Falls against edges of furniture in children's daycare facilities are a significant form of accident causing serious injuries. In order for the existing recommendations for the specific edge design made in DGUV Rule 102-002 governing children's daycare facilities to be revised, better empirical data serving as a reference are required. The recommendations currently applied (edge radius ≥ 2 mm) lack the requisite scientific basis, and are repeatedly challenged, particularly by the manufacturers of kindergarten furniture. The focus lies upon accidents involving children aged three, who constitute the upper limit of the under-threes age group. An empirical study of the collision strain was to be performed for a typical accident scenario (fall). Certain factors influencing the severity of injury (e.g. collision points and collision velocity of the head) were to be varied in consideration of the situation in practice. The biomechanical and physical stress variables, in the form of the collision forces and pressures and the kinematic variables of the masses of the body model, were to be measured and evaluated. With reference to the resulting data, analyses and comparable evaluations were to be used to formulate specific safety requirements for the design of the furniture edges. At the same time, relevant medical expertise was to be exploited concerning probable injuries based upon the measured and interpreted values.
In the study method employed, the accident scenario was simulated with recording of the stress criteria by means of dynamic structural analysis employing finite-element (FE) analysis. The fall type selected assumed a child who tripped, for example on a floor edge, whilst running and fell, striking its head on the edge of the furniture. The first step of the studies was to determine typical walking and running velocities of children in the under-threes age group under analysis. Measurements were performed for this purpose on a total of 30 children in three children's daycare facilities. Walking and running velocities of 0.25, 1.5 and 2.5 m/s were specified for the FE parameter study. A multimass model of a child's body was generated with coupling of adequate biofidelity. For this purpose, the size and mass distribution and the coupling parameters of the individual bodies were taken from anthropometric atlases and the technical specifications of child dummies. The anatomical FE model was derived from a realistic computed tomography (CT) data collection of a three year-old child's head. This data collection was then converted to CAD data by means of a special software application, suitably meshed for the FE analysis, and assigned the biological strength parameters from the databases available in 2016 (FE head model). The entire data adjustment and FE analysis was performed at CADFEM. The FE analyses were repeated systematically with the specified variations, in particular with different edge radii (of 2, 4, 6, 8 and 10 mm). The analysis model was verified in the laboratory by experimental reconstruction of a collision variant with a standardized child dummy (Q3 – age three years). The stress data from the FE analyses were then also to be evaluated by medical experts with regard to their injury potential.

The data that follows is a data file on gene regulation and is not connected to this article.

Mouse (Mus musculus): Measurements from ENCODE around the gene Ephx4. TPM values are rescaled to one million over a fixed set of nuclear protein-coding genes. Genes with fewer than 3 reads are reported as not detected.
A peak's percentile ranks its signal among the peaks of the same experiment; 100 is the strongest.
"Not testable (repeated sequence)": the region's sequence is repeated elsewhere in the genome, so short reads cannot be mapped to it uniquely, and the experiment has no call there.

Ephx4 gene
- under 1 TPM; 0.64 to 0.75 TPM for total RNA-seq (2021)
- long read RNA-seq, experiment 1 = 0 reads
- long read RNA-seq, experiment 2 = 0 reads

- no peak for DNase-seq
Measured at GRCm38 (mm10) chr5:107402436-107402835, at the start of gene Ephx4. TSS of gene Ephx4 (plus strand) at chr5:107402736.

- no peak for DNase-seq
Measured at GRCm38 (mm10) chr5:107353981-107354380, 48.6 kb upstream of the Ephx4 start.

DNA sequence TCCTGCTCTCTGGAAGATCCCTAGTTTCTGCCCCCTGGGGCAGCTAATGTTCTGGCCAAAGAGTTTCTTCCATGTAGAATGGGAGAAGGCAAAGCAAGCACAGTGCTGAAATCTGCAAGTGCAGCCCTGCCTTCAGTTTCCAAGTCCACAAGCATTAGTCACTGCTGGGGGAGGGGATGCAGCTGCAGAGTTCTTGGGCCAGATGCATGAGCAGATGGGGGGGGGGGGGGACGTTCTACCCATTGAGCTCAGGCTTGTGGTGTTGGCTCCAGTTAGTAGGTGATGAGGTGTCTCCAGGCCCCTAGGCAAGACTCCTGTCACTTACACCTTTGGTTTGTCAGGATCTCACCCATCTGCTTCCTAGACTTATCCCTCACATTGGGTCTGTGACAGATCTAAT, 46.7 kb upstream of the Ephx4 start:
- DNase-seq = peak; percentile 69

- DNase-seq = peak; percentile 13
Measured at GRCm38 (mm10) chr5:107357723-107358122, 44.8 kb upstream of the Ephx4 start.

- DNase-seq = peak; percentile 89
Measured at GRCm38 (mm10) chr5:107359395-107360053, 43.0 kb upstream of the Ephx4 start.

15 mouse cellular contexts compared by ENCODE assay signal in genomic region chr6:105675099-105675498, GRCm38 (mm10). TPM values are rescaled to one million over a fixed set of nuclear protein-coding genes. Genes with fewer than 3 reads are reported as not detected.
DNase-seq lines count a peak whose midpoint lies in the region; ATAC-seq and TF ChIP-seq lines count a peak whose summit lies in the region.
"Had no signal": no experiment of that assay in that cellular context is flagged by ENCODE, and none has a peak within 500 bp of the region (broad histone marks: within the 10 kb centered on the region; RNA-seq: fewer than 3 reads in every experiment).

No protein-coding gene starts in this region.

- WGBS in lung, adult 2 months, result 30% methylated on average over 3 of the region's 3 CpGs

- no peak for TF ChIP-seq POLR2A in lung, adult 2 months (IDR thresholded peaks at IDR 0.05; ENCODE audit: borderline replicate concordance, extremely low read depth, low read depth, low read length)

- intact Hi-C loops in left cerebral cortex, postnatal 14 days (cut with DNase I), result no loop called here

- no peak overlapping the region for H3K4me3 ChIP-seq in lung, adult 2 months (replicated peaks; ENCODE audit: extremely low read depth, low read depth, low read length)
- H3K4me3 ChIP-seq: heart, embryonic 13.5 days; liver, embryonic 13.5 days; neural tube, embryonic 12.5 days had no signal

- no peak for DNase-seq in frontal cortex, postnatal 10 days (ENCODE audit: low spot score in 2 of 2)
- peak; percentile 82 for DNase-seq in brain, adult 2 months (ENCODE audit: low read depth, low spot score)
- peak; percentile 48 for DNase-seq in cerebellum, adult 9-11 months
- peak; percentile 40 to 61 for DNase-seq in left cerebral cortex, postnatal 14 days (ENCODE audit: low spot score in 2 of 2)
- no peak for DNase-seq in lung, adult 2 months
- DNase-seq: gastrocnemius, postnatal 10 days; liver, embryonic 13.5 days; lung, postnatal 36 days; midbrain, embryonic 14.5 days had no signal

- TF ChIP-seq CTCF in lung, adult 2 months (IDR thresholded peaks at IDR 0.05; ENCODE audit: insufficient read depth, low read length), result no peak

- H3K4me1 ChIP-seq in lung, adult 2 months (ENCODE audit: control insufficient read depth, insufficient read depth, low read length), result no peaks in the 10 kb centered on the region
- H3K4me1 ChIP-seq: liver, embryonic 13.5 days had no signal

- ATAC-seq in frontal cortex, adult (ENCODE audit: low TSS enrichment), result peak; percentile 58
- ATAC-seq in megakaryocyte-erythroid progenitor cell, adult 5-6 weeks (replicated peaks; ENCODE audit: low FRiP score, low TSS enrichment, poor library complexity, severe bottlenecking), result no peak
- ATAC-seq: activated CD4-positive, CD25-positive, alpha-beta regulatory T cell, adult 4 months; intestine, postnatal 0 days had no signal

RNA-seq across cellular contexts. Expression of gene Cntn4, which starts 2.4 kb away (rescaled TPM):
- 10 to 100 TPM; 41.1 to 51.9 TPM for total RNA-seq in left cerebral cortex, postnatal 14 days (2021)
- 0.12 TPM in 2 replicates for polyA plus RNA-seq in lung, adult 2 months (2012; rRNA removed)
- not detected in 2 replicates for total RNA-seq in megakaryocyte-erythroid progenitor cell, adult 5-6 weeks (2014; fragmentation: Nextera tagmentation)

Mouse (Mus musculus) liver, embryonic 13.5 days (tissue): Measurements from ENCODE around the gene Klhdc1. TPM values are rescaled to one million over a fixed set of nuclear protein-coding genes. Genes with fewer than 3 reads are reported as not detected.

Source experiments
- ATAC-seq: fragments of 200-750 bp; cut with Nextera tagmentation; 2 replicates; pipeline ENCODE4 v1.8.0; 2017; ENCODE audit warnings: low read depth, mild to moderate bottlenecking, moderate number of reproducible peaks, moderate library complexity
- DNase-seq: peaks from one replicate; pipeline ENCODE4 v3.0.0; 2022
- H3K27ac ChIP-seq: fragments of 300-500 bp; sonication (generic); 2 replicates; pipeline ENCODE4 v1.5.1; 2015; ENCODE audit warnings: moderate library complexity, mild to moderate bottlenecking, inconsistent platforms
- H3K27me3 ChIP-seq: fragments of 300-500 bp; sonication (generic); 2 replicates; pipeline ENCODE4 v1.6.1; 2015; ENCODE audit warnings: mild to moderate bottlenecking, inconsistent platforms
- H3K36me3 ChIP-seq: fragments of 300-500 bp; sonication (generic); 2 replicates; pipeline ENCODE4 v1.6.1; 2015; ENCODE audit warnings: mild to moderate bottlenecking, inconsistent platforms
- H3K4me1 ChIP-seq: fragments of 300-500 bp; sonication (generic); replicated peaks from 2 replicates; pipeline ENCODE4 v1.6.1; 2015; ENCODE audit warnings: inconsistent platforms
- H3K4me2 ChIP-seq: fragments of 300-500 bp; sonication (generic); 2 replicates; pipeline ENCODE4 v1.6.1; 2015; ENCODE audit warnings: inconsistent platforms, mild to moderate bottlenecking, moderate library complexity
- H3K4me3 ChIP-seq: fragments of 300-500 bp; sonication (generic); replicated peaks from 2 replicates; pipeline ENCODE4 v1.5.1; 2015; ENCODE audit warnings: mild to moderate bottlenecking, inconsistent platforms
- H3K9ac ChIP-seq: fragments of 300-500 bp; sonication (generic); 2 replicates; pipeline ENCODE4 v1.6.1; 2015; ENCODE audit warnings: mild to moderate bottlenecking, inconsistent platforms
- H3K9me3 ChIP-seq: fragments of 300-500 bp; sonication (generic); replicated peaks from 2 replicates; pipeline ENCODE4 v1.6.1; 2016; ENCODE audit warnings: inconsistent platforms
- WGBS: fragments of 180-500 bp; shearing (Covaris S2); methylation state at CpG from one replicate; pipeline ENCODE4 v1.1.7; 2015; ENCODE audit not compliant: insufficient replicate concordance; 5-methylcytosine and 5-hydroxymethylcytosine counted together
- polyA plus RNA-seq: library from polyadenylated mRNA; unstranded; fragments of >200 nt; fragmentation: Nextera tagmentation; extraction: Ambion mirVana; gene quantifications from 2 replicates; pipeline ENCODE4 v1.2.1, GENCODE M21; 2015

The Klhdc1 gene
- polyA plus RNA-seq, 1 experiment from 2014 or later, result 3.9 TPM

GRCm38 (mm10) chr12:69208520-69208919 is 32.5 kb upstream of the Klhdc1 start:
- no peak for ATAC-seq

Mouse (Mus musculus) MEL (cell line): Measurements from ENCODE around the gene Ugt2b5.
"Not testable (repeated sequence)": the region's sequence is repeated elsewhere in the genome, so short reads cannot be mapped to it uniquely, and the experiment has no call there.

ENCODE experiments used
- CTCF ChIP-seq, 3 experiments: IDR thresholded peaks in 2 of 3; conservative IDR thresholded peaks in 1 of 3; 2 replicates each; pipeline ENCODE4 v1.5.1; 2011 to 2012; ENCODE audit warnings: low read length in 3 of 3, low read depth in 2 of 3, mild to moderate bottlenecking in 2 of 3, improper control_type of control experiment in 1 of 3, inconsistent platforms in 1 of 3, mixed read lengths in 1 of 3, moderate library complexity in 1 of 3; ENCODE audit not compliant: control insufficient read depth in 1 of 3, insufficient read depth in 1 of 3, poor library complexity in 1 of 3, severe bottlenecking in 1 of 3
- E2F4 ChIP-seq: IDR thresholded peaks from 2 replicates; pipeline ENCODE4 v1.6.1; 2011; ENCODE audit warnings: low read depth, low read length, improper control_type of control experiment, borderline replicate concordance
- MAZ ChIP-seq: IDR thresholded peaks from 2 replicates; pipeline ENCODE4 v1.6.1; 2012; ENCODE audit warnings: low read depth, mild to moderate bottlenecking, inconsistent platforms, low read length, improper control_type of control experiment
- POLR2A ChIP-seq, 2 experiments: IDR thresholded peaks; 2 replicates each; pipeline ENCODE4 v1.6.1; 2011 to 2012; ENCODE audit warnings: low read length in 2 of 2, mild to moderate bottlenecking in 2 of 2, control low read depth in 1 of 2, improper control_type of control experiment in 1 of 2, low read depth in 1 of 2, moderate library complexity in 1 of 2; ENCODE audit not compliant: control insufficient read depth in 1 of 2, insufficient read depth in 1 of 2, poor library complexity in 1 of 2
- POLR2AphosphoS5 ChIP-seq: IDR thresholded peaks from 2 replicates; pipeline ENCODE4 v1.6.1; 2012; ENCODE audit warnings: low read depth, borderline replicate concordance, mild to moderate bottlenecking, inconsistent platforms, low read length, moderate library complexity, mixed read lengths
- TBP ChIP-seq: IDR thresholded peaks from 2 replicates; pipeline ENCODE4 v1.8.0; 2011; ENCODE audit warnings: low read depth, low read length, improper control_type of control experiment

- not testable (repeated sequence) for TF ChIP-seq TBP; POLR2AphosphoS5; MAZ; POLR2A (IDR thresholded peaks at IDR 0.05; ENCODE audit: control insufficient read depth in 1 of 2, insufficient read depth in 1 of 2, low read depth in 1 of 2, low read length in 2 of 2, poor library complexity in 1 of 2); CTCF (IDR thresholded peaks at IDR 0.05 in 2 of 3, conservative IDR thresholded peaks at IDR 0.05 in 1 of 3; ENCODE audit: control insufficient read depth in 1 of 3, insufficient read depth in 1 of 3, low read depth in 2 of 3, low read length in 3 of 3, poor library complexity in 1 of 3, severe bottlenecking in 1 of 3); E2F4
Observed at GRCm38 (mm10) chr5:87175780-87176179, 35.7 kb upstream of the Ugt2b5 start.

The level of stress and strain caused by a head collision is, firstly, a function of the radius of the furniture edge, and secondly directly proportional to the impact velocity and thus to the running and walking velocities of the children. The smaller the edge radius, the greater the pressure and tensile stresses at the body point concerned. The simulation model employed by CADFEM (2016) computed a significant reduction of up to 50% in the maximum pressure and maximum comparative tensile stress in the collision surface at all impact velocities (0.1 to 6 m/s) when the radius was increased from 2 mm to 6 mm or greater. At higher impact velocities, the skull and brain were subjected to greater stresses, as well as the skin. These stresses however are virtually independent of the radius in the simulation, since the pressure is distributed within the deeper body layers. The maximum contact force of approximately 4.5 kN measured in the experiment with the child dummy at an impact velocity of 4.1 m/s confirms the values computed in the simulation study. For educational and organizational reasons, it will not be possible to influence the running velocities of children. This study suggests however that the impacts upon health could be reduced by greater radii in the furniture edges in non-circulation areas. The literature survey revealed only a small number of comparable studies on the subject. In the course of the project, it was found that the simulation models must be refined further in accordance with current scientific knowledge in order for better results to be obtained. The authors recommend that the fundamental question of simulation of contusions/lacerations or haematoma be examined in further research projects.
education, scienceType of hazard:
stain, special groups of persons, hazard of falls and falls from a heightDescription, key words:
children's daycare facilities, risk of falls, furniture edges, injury risk, head injuries, requirements in standards